If open collaboration worked for Wikipedia, it could work for combating fake news.
This is the suggestion of Wikipedia co-founder Jimmy Wales in a guest column Friday in The Guardian. He suggests the human element is crucial to discerning false from factual stories -- enhanced formulas for social networks and other aggregator sites to weed out fake news aren't enough.
And the way to get there, said Wales, requires people committed to sharing facts in open dialog and in open online spaces.
Sound familiar? It should. It's a similar structure to Wikipedia's free online, open-source encyclopedia.
Google, Facebook, Twitter and other networks have been cracking down on fake news after coming under fire for helping spread it. Fake news became such a hot topic in the run-up to the 2016 US presidential election that then-President Barack Obama warned of fake news' power to destroy democracy.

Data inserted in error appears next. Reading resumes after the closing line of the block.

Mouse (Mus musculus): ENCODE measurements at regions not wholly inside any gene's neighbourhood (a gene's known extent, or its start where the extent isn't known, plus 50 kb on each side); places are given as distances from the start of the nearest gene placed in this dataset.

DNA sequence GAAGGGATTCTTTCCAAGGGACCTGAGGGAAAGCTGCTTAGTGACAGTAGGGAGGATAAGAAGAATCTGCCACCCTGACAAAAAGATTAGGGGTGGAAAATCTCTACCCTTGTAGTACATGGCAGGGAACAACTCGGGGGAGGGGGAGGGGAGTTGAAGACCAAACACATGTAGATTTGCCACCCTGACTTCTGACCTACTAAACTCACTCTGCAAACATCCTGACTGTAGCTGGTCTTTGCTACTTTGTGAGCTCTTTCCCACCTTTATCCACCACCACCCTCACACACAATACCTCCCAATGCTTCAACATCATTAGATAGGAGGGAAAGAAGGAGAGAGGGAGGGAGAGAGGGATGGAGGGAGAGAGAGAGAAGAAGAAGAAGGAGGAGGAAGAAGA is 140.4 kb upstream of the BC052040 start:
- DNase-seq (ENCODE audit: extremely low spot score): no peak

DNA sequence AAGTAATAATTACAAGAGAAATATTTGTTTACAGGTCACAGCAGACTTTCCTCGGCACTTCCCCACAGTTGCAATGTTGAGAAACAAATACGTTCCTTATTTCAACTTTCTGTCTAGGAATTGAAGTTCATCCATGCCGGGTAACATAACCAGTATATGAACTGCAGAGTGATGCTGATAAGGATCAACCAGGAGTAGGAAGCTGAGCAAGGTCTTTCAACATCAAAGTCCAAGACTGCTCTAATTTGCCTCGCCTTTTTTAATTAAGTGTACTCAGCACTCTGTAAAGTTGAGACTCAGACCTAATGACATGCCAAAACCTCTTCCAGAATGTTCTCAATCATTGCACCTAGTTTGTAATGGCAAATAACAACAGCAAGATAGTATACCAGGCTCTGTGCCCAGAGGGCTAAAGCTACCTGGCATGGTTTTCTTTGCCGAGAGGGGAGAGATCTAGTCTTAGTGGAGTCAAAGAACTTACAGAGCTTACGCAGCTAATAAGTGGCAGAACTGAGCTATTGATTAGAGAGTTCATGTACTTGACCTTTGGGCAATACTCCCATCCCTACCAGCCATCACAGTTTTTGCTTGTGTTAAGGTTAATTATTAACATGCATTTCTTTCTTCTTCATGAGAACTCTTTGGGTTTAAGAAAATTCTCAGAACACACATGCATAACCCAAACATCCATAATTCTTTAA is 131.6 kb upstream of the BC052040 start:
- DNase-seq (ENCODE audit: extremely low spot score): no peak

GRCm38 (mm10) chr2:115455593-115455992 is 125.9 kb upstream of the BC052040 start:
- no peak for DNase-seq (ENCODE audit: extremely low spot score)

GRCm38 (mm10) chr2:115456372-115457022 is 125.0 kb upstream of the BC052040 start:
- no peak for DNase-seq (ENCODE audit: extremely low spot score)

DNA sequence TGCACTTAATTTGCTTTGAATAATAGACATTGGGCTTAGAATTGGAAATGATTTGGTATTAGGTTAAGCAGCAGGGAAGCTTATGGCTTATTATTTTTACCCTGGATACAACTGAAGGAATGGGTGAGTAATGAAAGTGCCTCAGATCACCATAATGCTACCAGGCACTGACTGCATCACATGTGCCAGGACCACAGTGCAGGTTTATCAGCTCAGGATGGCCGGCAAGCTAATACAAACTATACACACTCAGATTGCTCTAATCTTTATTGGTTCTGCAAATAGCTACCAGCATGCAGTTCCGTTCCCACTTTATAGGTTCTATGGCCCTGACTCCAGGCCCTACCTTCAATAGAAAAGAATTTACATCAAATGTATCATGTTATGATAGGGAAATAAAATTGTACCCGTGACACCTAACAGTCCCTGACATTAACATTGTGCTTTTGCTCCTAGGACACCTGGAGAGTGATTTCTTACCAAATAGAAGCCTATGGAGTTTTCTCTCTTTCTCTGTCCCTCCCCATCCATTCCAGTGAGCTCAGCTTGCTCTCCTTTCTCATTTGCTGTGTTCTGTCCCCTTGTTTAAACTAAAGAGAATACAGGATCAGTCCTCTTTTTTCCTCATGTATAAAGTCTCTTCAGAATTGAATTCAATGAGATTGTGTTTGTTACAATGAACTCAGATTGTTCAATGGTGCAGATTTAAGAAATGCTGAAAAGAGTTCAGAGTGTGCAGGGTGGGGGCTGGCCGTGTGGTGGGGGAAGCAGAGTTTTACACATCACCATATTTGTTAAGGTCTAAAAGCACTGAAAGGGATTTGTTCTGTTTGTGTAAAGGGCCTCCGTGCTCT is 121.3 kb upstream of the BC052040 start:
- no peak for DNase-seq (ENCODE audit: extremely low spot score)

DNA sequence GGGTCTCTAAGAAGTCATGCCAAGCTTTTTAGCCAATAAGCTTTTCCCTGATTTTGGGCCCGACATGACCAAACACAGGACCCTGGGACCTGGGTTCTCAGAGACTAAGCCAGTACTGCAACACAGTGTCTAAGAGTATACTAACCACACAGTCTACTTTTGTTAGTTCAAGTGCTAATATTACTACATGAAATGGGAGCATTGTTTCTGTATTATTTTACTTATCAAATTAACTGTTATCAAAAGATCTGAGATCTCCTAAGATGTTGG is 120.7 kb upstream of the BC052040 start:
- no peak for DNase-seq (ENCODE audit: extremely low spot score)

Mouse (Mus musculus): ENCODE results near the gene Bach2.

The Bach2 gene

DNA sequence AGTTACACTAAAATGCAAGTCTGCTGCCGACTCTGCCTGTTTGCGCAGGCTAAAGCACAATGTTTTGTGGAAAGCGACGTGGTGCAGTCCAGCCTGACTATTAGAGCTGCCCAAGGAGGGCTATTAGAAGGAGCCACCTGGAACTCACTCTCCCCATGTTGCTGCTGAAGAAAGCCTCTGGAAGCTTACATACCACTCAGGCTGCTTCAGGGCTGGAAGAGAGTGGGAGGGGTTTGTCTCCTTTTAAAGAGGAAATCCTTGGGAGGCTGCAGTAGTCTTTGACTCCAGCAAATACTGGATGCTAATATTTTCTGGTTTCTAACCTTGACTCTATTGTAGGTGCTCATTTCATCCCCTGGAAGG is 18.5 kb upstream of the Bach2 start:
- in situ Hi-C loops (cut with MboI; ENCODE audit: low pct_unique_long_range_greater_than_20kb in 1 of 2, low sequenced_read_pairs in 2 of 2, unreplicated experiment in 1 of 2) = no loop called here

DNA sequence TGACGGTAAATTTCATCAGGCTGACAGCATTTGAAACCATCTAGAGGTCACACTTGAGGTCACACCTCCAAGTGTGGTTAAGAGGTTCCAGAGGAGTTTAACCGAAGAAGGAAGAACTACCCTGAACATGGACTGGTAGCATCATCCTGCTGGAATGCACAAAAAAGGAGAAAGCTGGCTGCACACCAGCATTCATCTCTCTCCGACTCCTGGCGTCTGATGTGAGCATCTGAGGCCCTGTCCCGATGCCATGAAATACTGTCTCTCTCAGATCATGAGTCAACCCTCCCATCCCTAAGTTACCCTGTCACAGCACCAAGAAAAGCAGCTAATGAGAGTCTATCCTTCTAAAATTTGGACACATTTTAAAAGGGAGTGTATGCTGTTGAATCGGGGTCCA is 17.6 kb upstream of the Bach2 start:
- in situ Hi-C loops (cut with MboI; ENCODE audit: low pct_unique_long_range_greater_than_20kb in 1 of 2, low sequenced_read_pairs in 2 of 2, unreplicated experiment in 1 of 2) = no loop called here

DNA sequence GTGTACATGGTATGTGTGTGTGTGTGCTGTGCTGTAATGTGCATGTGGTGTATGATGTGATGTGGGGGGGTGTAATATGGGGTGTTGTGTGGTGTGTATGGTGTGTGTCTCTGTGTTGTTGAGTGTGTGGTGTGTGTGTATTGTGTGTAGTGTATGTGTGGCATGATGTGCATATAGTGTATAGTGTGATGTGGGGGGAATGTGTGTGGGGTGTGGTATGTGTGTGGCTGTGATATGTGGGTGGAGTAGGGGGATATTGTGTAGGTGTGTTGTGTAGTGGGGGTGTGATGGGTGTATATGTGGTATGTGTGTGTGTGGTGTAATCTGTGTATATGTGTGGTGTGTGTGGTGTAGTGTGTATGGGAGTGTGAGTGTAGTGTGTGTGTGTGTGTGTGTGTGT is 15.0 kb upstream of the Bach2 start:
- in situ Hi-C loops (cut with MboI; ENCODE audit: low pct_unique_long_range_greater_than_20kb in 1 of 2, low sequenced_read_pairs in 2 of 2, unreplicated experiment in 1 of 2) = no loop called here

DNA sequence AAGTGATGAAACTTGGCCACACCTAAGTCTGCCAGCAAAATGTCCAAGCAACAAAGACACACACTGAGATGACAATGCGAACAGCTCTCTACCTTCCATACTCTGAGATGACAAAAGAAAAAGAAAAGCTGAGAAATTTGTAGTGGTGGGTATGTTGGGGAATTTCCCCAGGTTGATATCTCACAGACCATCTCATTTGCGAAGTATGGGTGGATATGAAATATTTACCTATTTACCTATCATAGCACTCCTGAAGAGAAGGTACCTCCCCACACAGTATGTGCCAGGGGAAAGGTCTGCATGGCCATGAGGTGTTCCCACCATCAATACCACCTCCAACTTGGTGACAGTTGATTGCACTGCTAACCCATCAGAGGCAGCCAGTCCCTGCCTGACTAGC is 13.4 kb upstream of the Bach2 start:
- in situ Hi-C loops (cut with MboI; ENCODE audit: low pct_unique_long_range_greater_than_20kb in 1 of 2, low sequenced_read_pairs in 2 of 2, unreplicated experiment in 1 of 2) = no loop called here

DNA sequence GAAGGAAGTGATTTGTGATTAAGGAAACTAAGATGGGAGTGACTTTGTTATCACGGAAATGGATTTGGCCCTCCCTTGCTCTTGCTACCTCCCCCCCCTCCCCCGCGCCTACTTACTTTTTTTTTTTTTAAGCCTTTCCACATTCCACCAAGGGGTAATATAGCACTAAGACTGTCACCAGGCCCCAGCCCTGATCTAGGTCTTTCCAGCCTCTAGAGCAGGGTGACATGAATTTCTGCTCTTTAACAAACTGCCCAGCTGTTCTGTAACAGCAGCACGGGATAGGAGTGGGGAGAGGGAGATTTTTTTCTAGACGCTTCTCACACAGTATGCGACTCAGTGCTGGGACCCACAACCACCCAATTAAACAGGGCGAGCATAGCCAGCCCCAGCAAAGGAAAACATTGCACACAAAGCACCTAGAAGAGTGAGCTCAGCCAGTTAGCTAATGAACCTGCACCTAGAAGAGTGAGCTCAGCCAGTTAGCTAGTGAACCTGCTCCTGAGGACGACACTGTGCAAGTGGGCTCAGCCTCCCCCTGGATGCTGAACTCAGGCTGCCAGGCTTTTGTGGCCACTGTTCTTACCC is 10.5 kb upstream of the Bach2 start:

"Social media feeds, doctored videos and instant messaging" are the biggest culprits in spreading deliberately incorrect and misleading information, Wales wrote about the rash of stories posing as legitimate news that don't actually meet journalistic fact-checking standards.
"We need this visibility," Wales added, "Because it sheds light on the process and origins of information and creates a structure for accountability." You can find Wales' column here.
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